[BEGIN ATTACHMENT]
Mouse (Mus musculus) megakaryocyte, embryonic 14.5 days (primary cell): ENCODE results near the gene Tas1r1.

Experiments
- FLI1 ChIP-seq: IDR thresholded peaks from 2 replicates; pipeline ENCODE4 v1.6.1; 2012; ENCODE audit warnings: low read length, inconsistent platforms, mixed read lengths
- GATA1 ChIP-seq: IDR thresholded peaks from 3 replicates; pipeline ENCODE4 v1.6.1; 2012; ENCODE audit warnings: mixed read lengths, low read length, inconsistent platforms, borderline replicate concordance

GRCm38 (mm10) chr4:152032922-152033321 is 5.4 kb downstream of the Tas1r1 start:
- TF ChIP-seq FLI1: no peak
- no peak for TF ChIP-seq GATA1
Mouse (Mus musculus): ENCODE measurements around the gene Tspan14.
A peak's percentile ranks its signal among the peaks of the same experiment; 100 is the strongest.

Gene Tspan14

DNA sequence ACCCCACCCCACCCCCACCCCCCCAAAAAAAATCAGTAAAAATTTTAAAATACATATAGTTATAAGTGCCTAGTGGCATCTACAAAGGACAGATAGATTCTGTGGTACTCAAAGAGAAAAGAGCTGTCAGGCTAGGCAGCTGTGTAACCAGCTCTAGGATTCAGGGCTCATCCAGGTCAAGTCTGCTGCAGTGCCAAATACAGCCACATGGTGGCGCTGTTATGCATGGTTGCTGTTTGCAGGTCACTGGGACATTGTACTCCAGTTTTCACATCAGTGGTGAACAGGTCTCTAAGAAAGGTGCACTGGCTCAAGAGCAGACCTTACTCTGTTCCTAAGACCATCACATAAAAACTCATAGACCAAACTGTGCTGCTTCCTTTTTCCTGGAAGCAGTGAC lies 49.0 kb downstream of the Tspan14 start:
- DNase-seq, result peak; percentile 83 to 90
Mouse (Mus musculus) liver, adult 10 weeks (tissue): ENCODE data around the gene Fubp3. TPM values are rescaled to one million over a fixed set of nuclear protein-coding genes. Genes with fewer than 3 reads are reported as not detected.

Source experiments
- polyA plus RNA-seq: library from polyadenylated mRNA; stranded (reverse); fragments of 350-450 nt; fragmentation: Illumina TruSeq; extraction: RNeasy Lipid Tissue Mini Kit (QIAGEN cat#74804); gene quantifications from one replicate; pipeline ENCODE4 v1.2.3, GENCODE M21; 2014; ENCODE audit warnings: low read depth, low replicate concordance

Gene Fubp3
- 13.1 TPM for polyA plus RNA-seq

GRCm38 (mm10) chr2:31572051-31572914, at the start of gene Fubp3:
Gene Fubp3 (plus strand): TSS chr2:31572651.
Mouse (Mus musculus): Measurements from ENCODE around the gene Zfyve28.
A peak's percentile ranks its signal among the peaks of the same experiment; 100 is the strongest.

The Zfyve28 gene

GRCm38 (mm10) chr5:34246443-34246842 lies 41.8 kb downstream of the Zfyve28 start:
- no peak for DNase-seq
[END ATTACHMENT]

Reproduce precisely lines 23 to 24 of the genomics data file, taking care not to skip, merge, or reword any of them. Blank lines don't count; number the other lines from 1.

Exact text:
GRCm38 (mm10) chr5:34246443-34246842 lies 41.8 kb downstream of the Zfyve28 start:
- no peak for DNase-seq